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Some words for the last weeks of Lent…

It doesn’t take long for Lenten commitments to fall by the wayside for many of us. The discipline we choose on Ash Wednesday may by now be a distant memory or even tucked away for “next year”. But Jesus kept his fast, for forty days and forty nights. He was clear and committed to beginning his public ministry grounded in his relationship with his Father, a vision more important than anything else. Even hunger.

Lent challenges us to prayerfully, consciously discern what is most important and then to dedicate ourselves to making it a priority in our daily lives. In order to faithfully accomplish what is important, we need to be prepared to say “no” to what is a distraction, to what is less important, and to what might tempt us as a “necessary” comfort. And to be patient with ourselves when we lose our focus, with-out losing our way completely. What is most important to me at this time in my life? What do I need to do to be faithful to that vision with dedication and patience?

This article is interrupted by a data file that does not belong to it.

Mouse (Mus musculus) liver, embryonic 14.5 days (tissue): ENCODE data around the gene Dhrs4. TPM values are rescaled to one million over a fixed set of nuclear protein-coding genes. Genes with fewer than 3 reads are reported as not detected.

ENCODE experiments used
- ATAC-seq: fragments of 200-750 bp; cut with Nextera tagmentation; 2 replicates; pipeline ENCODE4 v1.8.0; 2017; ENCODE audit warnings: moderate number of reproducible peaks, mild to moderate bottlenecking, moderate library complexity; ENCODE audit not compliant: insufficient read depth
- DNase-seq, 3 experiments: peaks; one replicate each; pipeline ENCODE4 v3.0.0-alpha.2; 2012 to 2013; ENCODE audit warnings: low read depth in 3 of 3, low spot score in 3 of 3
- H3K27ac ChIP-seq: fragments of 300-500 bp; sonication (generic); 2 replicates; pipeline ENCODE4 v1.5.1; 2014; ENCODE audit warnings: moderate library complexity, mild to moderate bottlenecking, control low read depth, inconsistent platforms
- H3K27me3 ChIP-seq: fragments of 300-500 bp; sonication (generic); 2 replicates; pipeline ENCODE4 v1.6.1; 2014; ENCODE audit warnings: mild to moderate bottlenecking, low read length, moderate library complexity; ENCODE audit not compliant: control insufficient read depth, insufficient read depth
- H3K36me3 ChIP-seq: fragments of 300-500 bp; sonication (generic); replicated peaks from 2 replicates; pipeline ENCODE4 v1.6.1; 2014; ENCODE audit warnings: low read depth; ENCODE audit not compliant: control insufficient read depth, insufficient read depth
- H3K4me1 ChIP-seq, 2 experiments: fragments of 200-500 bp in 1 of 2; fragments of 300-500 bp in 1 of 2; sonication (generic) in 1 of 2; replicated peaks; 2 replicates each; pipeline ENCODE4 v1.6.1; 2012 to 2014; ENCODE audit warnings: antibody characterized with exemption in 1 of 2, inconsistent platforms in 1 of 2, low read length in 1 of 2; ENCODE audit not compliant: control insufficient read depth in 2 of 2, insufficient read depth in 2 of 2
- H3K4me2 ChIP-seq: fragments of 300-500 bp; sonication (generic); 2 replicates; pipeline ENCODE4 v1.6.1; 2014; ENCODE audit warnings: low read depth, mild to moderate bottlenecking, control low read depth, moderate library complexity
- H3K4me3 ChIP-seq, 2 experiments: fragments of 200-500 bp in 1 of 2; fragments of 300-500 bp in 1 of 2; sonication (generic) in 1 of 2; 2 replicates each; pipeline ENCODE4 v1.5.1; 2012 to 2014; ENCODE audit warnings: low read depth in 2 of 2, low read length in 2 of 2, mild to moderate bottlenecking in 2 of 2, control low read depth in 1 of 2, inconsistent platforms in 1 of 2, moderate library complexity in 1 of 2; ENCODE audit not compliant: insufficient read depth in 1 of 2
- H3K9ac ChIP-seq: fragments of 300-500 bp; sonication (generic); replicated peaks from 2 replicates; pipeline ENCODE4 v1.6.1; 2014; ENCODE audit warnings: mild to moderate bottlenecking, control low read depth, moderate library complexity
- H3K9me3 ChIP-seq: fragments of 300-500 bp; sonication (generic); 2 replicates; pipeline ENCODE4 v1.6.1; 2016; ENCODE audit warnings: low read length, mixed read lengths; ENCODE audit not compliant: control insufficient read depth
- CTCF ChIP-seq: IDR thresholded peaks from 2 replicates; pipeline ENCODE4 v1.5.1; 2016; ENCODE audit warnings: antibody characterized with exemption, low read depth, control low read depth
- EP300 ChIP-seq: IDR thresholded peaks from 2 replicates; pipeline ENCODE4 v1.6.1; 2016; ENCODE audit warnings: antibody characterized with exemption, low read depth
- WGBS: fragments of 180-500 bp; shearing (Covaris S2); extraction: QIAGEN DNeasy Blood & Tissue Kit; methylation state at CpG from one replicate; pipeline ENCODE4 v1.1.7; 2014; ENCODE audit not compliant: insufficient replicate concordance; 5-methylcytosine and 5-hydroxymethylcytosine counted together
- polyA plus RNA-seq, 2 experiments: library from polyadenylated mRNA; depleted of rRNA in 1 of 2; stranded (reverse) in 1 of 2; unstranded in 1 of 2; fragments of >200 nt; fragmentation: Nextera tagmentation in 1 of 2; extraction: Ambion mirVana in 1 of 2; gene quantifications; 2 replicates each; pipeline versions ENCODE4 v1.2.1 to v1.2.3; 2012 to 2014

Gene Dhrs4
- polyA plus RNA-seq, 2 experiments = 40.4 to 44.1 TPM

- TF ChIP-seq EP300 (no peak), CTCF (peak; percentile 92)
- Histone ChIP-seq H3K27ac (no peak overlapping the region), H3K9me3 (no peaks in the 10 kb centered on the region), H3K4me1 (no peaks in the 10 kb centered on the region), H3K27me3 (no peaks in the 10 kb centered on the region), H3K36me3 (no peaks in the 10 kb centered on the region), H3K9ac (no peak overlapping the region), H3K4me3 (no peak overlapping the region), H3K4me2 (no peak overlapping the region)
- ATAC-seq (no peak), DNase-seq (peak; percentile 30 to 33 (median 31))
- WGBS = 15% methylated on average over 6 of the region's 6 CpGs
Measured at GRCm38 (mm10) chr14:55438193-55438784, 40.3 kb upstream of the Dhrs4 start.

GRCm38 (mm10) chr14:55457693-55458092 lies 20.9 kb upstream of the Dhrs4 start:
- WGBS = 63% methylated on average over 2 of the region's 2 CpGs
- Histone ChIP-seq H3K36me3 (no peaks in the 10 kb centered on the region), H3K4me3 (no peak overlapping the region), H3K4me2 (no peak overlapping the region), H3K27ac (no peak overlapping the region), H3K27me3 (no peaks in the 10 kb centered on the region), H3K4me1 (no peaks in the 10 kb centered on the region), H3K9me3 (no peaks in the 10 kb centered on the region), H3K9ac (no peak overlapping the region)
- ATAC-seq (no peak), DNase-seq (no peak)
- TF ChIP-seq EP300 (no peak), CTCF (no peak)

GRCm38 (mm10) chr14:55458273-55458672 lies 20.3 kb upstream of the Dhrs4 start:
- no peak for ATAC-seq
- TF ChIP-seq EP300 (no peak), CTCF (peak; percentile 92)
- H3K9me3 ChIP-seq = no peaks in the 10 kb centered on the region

(Excerpted from the Catholic Leadership Institute Weekly Lenten Newsletter)

Fr. Robert Barron says the following in one of his daily Len-ten reflections about the goal of Lent:

Speaking more practically, the Resurrection is key to spiritual detachment. If God has a life for us beyond this life, one not so much opposed to this earthly life but inclusive of and beyond it, then I’m able to wear this world much more lightly. I’m not as obsessed with finding my joy here.

Those who are not convinced of the Resurrection, who believe they’ll just die and that’s it, naturally chase after wealth, pleasure, power, and honor. But once you’re convinced of the Resurrection, you know this world isn’t ultimate. You can let go of those earthly pursuits, stop chasing them, and aspire toward a life on high with God, which is a life of love. Becoming a person of love thus becomes your central goal. That’s how the Resurrection affects every aspect of your life.

FYI – Next Sunday begins Holy Week. Weather permitting, the 11 AM mass will begin out in the grotto, with the blessing of palm and the triumphal entry into Jerusalem.

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